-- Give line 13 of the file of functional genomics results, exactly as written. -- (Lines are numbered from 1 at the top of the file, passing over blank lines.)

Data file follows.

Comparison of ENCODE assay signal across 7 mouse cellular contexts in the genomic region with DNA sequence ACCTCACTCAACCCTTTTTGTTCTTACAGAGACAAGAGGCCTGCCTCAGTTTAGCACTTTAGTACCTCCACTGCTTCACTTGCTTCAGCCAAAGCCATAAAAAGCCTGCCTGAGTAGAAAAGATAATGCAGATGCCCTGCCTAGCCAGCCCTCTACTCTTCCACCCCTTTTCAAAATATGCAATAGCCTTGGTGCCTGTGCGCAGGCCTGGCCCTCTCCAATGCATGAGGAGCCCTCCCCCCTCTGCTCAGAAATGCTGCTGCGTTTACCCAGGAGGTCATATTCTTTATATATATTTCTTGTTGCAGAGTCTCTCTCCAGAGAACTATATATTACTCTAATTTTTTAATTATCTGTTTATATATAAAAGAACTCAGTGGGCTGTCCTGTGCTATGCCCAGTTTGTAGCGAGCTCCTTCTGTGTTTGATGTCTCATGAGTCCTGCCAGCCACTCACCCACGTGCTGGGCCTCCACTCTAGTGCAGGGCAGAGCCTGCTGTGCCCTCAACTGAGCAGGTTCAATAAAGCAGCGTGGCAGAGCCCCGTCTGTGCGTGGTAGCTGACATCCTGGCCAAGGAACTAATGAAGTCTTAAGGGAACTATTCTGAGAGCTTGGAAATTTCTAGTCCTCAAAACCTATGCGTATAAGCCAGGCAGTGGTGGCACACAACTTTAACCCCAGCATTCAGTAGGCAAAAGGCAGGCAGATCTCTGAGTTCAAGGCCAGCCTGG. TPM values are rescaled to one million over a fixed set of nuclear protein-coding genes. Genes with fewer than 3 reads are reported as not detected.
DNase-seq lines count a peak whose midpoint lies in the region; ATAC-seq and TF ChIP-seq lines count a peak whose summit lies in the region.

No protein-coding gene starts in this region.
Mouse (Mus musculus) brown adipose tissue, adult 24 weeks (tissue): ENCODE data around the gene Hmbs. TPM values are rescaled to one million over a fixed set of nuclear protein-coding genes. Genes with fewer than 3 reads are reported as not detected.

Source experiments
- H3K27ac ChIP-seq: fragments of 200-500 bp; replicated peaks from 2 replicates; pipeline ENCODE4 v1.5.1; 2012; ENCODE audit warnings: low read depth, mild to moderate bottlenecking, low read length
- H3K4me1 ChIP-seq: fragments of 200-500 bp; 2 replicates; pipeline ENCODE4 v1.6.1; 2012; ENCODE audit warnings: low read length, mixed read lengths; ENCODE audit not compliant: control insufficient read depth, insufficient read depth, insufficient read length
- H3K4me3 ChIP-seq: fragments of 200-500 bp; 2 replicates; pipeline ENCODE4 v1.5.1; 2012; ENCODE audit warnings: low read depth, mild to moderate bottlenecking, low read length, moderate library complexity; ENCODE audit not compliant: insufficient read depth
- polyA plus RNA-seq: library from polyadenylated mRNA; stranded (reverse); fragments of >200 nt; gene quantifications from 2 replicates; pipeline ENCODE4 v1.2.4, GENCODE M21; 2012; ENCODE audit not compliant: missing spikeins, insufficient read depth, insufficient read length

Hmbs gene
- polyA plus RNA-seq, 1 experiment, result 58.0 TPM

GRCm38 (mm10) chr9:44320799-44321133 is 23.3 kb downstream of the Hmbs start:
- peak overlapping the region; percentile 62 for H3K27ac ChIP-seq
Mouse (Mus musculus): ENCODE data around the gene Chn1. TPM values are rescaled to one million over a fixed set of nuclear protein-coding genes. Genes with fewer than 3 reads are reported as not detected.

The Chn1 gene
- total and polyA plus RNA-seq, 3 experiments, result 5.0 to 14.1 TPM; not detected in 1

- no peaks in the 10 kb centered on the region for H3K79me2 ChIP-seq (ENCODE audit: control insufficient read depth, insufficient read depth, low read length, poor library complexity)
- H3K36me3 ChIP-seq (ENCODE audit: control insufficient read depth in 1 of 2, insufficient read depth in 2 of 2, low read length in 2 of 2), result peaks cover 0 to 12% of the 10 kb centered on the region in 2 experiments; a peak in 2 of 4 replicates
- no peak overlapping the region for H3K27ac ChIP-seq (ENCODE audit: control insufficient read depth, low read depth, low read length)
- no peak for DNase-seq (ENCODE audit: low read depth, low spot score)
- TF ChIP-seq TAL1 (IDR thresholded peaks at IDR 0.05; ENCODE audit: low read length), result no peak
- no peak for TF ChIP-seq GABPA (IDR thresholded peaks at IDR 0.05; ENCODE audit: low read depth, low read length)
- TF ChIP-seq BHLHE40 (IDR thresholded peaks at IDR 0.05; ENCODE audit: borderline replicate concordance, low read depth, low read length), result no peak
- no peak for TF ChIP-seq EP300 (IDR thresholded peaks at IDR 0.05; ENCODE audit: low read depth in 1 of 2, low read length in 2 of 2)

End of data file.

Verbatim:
- peak overlapping the region; percentile 62 for H3K27ac ChIP-seq